I have always heard of the classic “southern hospitality,” but never lived anywhere long enough…
We retired from our full-time jobs in 2001. We were grateful to God for our marriage, three healthy children and seven grandchildren, good jobs and housing, so we decided to give back some dedicated time to God. As we looked for ways to serve we fortunately came across Mercy Volunteer Corps. We volunteered and from 2006 to 2007 we served in Savannah, Georgia at Candler SOURCE.
Of the many, many good and spiritually maturing experiences we had in that year one experience we especially remember involved a 50-some-year-old man who had lost contact with his family, had cerebral palsy and other physical, speech and hearing disabilities. He was from a town in Charleston, S.C., but was raised in Savannah. When his parents and brother died, he had no one in Savannah and had by then lost all connection with relatives in South Carolina. He was truly alone and lived in a much-worn trailer home. Months and scores of dead-end phone calls later, we finally located a relative in northern South Carolina and arranged for him to visit them and reacquaint. He called us when he was there and wanted to stay longer, and they wanted him to stay longer, but he had to come back because of medications. The delight and joy in his face and heart at being loved and wanted by relatives was truly awesome and worth the search. We later learned he moved back to live with family.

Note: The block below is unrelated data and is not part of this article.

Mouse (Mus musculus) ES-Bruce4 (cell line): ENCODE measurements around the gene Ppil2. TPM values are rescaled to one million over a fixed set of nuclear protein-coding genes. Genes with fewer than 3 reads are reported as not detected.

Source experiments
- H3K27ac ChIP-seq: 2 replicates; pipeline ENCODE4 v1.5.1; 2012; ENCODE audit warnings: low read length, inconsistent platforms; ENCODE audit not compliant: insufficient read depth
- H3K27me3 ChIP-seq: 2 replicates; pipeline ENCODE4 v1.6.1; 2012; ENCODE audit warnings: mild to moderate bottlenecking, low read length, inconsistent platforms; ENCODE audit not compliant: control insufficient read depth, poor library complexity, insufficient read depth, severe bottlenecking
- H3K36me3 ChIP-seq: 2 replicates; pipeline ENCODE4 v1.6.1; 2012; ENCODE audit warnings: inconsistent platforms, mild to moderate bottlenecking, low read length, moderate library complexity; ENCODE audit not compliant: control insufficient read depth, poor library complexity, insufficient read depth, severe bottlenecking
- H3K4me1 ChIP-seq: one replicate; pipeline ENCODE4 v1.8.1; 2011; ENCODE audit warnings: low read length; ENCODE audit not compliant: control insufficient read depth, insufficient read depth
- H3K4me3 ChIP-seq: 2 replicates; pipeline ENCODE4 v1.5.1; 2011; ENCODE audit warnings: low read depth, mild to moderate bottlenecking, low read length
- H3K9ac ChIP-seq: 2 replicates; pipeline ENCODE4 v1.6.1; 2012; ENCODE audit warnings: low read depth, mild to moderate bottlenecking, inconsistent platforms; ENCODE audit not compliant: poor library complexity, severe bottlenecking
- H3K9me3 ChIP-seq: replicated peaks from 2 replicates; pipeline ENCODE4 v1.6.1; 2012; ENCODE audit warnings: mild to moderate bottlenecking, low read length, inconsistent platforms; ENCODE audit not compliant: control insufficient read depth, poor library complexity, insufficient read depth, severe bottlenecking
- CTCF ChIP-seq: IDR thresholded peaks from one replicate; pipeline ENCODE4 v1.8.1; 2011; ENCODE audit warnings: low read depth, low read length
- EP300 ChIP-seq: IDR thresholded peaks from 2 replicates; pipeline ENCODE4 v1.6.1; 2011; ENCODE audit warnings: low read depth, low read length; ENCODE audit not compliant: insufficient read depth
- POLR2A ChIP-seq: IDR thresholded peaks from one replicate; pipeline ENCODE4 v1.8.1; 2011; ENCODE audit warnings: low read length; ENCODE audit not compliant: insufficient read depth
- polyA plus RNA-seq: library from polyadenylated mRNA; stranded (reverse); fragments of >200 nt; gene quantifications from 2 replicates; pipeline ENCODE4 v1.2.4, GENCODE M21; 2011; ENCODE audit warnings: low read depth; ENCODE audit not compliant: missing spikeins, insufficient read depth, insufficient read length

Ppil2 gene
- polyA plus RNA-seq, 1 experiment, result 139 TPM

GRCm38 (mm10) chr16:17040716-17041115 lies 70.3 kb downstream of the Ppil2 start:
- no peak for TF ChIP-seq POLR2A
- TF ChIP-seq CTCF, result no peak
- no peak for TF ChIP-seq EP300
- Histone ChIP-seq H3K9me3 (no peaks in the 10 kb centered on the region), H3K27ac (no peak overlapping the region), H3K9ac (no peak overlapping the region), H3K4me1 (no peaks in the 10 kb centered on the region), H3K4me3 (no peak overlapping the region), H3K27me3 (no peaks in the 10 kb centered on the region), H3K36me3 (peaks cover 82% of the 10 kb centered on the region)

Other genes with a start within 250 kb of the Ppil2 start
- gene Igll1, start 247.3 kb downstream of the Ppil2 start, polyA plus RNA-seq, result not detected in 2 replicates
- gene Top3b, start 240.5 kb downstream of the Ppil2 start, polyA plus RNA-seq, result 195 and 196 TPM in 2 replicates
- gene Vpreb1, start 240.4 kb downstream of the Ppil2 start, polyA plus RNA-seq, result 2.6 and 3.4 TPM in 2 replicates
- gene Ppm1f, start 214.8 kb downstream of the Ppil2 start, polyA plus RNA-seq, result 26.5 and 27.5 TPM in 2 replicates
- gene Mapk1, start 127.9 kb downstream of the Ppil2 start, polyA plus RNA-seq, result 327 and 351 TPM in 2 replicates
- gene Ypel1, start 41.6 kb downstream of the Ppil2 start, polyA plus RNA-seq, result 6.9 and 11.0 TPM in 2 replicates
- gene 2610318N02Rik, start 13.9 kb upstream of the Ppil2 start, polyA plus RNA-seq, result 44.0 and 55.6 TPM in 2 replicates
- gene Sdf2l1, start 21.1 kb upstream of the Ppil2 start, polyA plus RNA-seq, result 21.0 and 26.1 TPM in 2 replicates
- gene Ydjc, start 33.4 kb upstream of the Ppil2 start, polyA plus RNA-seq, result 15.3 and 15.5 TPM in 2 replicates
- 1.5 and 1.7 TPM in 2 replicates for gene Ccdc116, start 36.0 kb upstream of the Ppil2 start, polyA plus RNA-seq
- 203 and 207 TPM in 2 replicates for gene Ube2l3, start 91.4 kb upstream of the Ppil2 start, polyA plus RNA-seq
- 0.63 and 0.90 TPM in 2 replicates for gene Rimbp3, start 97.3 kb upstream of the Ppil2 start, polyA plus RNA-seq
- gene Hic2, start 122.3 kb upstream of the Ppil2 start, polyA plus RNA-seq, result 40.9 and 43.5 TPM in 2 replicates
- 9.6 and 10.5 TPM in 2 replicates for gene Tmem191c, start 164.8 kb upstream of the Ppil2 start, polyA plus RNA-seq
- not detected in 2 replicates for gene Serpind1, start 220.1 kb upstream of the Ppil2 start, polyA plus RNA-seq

As a result of our opportunities with Mercy Volunteer Corps, we are now more aware of those around us who have need of someone to “be present and patiently listen to them” as a worthy human being. People we missed ‘seeing’ in church and in the community, for example, we are now more alert to their loneliness, grief, and sadness than we were before MVC.
We visit people in their homes who because of serious illness, cancer, or other reasons can’t or do not want to get out, or feel they would burden someone if they asked them to come and help them; we now are more comfortable going to them and hopefully by our presence make them feel still part of our community and not a burden.
Though it is still hard at times, because of our time with MVC and being introduced at MVC to the song “The Summons”, we continue to try to answer the Lord’s questions in that song: “Will you come and follow me If I but call your name; Will you let my life be grown in you and you in me?”. What an awesome and blessed year!
Thanks for the opportunity MVC!
Sherman and Gisela Otto ’06: Savannah